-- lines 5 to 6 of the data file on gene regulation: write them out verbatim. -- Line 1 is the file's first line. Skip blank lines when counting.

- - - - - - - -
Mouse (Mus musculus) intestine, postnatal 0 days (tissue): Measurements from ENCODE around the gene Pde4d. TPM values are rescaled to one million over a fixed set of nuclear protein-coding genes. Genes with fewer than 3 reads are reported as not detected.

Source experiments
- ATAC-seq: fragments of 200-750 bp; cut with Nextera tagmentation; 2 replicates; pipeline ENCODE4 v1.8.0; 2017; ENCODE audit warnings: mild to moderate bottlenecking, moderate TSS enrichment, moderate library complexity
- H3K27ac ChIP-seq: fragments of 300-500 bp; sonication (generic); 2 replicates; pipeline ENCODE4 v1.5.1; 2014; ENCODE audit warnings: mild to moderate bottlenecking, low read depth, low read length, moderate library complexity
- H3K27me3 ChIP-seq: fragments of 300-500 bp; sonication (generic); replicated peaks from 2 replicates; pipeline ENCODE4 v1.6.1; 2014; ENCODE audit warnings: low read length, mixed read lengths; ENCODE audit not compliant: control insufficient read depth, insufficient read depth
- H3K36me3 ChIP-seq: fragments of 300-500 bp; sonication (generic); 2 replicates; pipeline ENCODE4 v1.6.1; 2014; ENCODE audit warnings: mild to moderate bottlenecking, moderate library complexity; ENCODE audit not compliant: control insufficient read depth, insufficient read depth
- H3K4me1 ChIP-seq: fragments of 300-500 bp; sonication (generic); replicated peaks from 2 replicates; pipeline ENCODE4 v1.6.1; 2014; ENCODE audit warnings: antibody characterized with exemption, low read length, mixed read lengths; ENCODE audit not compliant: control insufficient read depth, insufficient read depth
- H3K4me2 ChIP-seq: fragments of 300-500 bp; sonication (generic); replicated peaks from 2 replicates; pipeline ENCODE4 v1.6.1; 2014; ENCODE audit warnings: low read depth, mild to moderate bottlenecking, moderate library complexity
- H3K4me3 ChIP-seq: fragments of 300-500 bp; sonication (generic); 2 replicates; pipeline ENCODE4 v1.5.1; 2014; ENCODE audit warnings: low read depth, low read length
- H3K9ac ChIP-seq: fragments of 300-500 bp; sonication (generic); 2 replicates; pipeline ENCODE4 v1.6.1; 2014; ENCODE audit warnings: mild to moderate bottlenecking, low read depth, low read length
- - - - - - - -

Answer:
- H3K27me3 ChIP-seq: fragments of 300-500 bp; sonication (generic); replicated peaks from 2 replicates; pipeline ENCODE4 v1.6.1; 2014; ENCODE audit warnings: low read length, mixed read lengths; ENCODE audit not compliant: control insufficient read depth, insufficient read depth
- H3K36me3 ChIP-seq: fragments of 300-500 bp; sonication (generic); 2 replicates; pipeline ENCODE4 v1.6.1; 2014; ENCODE audit warnings: mild to moderate bottlenecking, moderate library complexity; ENCODE audit not compliant: control insufficient read depth, insufficient read depth